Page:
Carpenter: I get a lot of emails from readers who say they read the book and they’re inspired to do some of the things that I did, like keep bees or raise turkeys. And then I get emails from older folks who’ve been doing what I’ve been doing for a long time, and they just want to tell me about it. People just want to share their farming experiences and I’m an outlet for it. I never know how to respond to those emails, but I like getting them.
Sometimes I get hate mail. Usually rabbit activists who don’t agree with the fact that I eat my rabbits.
Z: Why rabbit activists?
There’s a whole group of people who keep bunnies in their homes, and they consider me to be a murderer. I think it’s great that they keep pets — people need to have animals around to love. But me, I mean, I’m more into the edible pet idea. We have some ducklings on the steps — they’re so cute. But then they grow up and they’re not so cute anymore. And then it’s dinnertime…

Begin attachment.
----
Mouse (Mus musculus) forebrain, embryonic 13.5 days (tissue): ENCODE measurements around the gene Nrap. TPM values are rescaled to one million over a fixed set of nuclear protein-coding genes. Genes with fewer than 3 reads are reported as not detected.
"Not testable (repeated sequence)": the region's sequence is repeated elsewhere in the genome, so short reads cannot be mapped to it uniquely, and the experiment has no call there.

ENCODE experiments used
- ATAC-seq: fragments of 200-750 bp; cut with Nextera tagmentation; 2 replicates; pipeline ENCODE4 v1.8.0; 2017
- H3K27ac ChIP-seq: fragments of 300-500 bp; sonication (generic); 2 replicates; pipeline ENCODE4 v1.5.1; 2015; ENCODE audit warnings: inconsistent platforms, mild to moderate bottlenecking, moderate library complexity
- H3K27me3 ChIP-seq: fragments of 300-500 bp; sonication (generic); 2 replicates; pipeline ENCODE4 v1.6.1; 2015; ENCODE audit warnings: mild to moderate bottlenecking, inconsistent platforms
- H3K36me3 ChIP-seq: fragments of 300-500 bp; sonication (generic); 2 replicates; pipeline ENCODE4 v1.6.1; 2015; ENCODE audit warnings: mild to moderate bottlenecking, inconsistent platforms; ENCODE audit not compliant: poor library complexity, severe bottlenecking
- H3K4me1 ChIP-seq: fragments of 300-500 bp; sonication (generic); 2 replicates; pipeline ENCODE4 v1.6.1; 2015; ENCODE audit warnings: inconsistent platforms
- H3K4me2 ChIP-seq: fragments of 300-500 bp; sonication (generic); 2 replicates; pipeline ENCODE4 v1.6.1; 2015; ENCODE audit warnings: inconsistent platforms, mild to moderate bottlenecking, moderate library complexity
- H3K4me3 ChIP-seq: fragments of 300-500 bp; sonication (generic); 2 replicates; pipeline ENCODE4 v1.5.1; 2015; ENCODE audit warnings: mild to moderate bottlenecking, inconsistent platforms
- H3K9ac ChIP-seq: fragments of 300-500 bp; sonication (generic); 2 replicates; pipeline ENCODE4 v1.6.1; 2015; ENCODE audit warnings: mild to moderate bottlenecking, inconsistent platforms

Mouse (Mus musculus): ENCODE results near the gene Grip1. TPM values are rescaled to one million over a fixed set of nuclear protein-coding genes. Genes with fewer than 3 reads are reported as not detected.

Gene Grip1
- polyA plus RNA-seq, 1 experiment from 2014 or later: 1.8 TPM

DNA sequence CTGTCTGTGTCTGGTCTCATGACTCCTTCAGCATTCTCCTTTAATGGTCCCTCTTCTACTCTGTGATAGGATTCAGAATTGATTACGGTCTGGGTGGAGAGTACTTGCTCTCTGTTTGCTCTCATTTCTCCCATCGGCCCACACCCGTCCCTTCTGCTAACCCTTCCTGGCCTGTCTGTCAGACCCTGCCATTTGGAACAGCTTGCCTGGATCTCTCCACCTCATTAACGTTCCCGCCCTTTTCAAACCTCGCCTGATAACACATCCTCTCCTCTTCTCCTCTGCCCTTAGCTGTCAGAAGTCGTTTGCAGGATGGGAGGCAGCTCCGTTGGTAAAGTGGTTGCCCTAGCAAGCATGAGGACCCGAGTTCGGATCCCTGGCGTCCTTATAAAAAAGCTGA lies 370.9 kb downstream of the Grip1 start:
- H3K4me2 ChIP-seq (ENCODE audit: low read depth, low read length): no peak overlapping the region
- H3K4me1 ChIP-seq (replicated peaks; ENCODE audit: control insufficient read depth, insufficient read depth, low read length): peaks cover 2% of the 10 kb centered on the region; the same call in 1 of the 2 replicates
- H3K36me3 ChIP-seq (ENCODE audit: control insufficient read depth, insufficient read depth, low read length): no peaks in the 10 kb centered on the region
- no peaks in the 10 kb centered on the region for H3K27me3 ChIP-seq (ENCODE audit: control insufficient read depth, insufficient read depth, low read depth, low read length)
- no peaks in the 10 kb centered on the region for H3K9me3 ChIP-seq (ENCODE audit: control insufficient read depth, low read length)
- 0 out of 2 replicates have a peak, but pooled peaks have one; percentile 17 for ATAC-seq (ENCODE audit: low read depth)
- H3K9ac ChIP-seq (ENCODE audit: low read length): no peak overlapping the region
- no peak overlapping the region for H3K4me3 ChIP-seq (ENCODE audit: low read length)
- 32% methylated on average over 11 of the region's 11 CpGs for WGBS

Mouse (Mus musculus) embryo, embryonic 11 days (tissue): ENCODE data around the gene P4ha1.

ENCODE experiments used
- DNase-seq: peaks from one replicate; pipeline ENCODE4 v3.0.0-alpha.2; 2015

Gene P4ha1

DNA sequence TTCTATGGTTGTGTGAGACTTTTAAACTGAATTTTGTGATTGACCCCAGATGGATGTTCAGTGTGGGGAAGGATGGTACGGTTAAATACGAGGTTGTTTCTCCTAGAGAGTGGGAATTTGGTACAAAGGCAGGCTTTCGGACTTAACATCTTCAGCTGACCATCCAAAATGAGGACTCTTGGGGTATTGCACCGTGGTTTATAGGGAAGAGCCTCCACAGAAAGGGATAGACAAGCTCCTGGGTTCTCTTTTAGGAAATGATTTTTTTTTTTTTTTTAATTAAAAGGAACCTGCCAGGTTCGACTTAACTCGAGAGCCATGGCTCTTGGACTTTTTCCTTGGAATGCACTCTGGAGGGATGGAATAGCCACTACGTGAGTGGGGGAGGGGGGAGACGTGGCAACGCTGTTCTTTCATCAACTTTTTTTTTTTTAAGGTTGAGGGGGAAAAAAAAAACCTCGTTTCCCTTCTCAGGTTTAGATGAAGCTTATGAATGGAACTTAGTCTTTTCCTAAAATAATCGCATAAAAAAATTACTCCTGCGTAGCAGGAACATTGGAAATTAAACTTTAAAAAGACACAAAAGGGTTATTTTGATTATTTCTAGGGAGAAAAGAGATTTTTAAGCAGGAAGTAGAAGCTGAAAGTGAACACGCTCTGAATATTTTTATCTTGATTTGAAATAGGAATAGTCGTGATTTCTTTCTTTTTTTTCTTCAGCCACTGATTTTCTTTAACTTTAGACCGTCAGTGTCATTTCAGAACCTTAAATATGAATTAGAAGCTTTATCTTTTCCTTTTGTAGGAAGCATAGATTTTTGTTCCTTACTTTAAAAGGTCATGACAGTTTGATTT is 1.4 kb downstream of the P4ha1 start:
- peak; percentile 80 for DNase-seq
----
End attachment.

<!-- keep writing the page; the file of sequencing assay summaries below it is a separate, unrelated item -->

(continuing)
My basic principle is the animals have a great life: They’re fed good food, they’re given love. I hold them and take care of them. You know how people say a steer just has one bad day? My animals have one bad minute. There’s no stressful trip to the slaughterhouse, there’s no fear before death. [At the moment of death] they are literally being held by the person who’s raised them and cared for them, and it’s done humanely and swiftly.
Z: So given all of that, why the anger directed at you?
Always get the last word.
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Carpenter: Unlike a giant corporation, like Tyson, I’m an actual person. You can bitch about Tyson, but they’re anonymous because they’re a giant corporation. I’m an easy target. I have an email address. I’ve become a placeholder for their anger.